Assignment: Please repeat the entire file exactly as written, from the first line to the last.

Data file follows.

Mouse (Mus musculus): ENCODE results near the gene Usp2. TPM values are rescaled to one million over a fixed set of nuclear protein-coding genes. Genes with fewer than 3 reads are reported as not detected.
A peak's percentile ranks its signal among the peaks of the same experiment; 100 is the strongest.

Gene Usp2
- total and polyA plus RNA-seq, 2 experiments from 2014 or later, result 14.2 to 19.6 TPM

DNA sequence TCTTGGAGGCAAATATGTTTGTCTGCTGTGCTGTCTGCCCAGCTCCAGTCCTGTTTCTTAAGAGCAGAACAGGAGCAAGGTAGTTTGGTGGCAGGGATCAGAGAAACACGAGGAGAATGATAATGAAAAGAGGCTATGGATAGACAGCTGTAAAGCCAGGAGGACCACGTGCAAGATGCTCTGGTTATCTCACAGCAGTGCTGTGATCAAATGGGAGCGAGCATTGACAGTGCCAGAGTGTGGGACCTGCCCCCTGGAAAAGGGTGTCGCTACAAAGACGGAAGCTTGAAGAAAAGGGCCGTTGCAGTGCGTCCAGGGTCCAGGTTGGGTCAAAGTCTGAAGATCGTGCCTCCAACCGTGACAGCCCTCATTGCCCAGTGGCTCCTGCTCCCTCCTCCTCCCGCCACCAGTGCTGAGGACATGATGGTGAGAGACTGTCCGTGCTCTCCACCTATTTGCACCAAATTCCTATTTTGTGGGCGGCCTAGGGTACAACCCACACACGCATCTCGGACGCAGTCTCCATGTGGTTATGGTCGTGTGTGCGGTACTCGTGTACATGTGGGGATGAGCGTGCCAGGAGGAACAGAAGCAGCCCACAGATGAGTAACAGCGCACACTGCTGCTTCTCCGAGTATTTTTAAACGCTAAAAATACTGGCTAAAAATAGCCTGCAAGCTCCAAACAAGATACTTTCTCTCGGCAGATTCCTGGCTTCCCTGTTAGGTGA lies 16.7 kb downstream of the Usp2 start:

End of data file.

Mouse (Mus musculus): ENCODE results near the gene Usp2. TPM values are rescaled to one million over a fixed set of nuclear protein-coding genes. Genes with fewer than 3 reads are reported as not detected.
A peak's percentile ranks its signal among the peaks of the same experiment; 100 is the strongest.

Gene Usp2
- total and polyA plus RNA-seq, 2 experiments from 2014 or later, result 14.2 to 19.6 TPM

DNA sequence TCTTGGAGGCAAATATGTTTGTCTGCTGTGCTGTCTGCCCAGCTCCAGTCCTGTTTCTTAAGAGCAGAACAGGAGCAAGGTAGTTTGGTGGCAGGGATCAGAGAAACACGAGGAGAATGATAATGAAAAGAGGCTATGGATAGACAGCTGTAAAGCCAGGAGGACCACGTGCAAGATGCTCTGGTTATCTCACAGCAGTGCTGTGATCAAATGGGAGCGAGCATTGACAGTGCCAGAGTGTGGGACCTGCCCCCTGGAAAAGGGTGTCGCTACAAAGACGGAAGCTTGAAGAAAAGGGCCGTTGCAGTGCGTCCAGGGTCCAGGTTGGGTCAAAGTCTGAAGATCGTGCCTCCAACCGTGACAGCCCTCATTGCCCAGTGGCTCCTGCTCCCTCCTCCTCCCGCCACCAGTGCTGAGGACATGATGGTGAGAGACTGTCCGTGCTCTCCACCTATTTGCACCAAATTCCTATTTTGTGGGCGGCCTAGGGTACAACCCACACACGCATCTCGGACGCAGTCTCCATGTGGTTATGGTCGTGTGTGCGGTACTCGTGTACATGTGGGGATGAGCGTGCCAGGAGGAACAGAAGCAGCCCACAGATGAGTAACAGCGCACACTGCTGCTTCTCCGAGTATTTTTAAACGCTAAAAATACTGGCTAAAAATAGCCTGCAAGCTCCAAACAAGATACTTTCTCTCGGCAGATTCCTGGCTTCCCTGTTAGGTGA lies 16.7 kb downstream of the Usp2 start: